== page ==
I didn't really do a proper full review of this episode last time round, more of a quick reaction post. My general feelings are unchanged with a subsequent viewing but there are some things I could address in more detail and with a different perspective now.
I noted originally that this had some of the trappings of classic Who and it does because here we have the Doctor and companions arrive in the wrong place due to TARDIS navigation failure and get mixed up in something that has nothing at all to do with them. Nobody summoned him, no one is looking for him (despite the clever before credits teaser). It's a welcome change.
Also the frantic pace of Season 7 seems just a bit less frantic with this episode. Perhaps because the focus is narrowed to a very small number of characters and the others are just bit players. Even the Ponds are really just minor elements in this episode. Which is a welcome change given how Pond heavy the first half of the season is.
There are some fun echoes of past and future episodes in A Town Called Mercy (hey it's Doctor Who, we can do time travel). For example Amy calls out the Doctor on the way travelling alone affects him. The Time Lord Victorious anyone? And the Doctor finds himself Sheriff of a town and responsible for its citizens. Hmm, well that sounds a little familiar now doesn't it?
Whether those echoes are deliberate or fortuitous I don't know, but they do add an extra layer of depth to the episode on rewatching which is pleasant.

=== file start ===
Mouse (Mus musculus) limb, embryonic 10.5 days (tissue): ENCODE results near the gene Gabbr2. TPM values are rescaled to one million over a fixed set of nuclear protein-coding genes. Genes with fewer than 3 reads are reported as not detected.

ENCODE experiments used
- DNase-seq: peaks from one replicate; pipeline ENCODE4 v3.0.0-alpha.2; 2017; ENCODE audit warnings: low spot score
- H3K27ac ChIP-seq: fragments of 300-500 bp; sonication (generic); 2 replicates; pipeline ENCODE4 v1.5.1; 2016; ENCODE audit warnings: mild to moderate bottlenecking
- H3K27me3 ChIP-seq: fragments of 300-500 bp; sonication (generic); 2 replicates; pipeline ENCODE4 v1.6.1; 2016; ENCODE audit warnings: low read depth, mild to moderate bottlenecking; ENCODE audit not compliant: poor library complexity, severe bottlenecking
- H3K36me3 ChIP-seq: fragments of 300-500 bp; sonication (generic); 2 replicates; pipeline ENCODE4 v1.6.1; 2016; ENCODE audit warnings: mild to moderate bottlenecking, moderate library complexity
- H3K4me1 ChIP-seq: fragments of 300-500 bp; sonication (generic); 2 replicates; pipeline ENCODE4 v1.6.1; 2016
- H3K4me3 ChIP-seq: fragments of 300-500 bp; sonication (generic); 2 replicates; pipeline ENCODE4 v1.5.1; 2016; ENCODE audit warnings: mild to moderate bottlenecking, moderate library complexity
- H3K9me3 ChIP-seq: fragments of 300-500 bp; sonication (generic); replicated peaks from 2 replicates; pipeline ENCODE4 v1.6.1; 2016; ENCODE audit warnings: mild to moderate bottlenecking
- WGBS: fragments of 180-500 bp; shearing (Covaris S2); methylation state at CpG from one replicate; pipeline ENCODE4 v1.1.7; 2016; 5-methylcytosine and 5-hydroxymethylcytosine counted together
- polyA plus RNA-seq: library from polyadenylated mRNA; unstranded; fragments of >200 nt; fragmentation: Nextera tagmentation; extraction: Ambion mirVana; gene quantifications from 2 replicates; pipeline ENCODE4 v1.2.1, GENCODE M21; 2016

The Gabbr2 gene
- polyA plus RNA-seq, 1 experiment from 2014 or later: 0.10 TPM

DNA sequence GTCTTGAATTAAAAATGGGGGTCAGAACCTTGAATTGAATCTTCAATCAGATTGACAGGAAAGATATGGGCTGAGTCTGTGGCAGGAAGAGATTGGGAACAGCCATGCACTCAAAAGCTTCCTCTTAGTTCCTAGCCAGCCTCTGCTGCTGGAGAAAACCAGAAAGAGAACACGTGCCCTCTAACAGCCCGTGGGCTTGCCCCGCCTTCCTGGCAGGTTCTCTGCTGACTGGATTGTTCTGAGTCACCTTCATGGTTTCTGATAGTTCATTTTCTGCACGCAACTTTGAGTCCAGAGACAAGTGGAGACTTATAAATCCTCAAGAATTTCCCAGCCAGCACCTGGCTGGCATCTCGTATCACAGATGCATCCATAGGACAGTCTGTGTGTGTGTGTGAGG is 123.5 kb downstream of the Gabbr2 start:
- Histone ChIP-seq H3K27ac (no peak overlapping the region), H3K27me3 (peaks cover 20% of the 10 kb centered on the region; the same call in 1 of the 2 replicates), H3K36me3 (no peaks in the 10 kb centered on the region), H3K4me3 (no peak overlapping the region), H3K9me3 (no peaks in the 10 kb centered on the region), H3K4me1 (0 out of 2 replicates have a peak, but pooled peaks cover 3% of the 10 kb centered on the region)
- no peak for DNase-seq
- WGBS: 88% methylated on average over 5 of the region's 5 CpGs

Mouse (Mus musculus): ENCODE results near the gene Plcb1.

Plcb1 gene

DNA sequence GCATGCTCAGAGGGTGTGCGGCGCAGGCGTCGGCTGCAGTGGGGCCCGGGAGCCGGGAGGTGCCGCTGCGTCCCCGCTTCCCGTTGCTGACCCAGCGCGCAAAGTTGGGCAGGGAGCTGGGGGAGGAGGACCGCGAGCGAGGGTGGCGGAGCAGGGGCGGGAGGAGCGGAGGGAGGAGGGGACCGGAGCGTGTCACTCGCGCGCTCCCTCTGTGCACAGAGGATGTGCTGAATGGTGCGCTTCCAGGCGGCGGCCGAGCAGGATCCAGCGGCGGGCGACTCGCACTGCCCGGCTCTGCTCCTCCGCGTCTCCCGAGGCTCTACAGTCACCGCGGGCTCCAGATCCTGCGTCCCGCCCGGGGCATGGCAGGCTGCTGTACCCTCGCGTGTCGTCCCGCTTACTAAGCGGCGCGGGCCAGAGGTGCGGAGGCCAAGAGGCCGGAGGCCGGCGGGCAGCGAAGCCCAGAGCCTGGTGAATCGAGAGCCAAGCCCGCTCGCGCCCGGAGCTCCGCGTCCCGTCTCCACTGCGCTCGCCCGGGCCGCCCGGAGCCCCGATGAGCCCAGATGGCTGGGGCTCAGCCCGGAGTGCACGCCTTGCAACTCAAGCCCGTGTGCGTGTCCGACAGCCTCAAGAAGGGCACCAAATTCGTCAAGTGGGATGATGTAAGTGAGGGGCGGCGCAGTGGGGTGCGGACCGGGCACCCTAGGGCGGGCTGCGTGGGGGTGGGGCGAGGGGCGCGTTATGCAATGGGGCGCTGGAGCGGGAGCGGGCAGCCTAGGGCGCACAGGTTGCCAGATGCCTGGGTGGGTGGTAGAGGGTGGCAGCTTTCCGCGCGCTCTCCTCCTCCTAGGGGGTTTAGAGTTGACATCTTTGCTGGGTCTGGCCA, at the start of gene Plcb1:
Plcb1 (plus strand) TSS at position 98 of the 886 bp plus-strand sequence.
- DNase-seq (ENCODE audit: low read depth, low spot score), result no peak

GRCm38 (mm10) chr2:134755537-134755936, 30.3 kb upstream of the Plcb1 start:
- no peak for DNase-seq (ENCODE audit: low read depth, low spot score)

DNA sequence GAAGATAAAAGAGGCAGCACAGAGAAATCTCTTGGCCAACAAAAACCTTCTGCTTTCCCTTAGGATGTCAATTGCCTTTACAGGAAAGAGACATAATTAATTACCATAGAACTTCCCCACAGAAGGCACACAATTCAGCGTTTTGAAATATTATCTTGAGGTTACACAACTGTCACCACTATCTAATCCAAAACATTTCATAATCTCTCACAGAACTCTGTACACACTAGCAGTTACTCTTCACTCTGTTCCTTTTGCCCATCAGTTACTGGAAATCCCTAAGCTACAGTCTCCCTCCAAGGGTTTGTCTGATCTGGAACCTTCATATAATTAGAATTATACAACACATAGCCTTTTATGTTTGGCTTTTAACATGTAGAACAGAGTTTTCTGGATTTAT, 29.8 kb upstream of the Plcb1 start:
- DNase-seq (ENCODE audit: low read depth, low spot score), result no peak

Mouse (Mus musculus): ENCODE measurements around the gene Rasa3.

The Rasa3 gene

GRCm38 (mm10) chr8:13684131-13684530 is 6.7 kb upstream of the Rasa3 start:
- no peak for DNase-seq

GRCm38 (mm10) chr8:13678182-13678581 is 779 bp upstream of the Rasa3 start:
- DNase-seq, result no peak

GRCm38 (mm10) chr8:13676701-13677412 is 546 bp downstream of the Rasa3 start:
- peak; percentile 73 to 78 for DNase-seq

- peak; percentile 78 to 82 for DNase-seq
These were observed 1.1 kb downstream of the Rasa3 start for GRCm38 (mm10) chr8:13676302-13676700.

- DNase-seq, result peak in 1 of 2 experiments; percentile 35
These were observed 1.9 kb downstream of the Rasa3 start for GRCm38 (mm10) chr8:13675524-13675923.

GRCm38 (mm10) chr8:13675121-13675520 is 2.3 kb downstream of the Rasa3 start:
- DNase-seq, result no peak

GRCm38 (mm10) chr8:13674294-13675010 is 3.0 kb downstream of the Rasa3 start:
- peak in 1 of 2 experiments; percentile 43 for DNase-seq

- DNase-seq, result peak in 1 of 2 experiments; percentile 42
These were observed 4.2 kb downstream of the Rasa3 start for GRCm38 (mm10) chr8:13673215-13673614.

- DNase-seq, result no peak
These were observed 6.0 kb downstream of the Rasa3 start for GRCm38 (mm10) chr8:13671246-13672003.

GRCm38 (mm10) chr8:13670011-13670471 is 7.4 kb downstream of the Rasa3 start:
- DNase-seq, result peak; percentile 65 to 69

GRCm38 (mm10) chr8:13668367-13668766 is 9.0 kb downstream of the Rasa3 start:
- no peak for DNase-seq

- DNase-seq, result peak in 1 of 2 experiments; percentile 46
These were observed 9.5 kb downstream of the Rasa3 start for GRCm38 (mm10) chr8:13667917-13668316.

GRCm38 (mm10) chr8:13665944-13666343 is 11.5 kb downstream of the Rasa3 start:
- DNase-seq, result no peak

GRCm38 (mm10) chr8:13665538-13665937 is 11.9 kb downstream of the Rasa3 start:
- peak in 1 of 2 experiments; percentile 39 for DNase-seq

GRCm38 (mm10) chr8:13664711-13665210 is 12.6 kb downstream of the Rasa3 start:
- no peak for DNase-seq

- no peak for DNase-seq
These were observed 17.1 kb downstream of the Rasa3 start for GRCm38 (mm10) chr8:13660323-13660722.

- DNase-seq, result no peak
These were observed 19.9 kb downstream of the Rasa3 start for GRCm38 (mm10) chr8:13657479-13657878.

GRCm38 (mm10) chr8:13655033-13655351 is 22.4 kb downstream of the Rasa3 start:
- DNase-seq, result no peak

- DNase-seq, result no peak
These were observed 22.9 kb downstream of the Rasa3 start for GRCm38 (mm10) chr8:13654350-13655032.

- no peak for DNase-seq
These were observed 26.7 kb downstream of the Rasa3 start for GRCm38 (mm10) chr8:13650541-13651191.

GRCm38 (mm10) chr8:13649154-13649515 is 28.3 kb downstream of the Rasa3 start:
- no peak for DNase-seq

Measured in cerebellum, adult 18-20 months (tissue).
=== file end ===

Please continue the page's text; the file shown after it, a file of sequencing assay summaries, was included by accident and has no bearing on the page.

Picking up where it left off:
The core moral dilemma here is a good one I think. While the Doctor's pacifist tendencies have fluctuated wildly over the years depending on who's writing him (and even in the newer series he's pretty inconsistent) the notion of deliberately sending a man to die isn't going to sit comfortably with him. On the other hand it's made clear we're dealing with someone who did monstrous things for (in his view) the greater good. And that hits a bit close to home doesn't it?
hler-Jex seems to feel the need to justify his actions by probing and pushing at the Doctor. He knows what he's done, but doesn't really want to own the consequences. But as the story plays out he is forced to a position where he can't really ignore them any longer.
All of which makes it sound rather heavy, but it's not. It's mostly light hearted and fast paced. The humor is pretty broad, a bit too broad for my tastes at times, but it keeps things up beat. And of course all the western trappings are fun.
This isn't an episode that's going to go on anyone's best of lists, but it's solid and fun to watch. Which in reality is all I ever really ask of a show. Expecting Doctor Who to be bold, challenging and different on a weekly basis is in my view fundamentally misunderstanding what the show is.
Doctor Who Re-Review: Season 7 Episode 3 — A Town Called Mercy by Eoghann Irving, unless otherwise expressly stated, is licensed under a Creative Commons Attribution-ShareAlike 4.0 International License.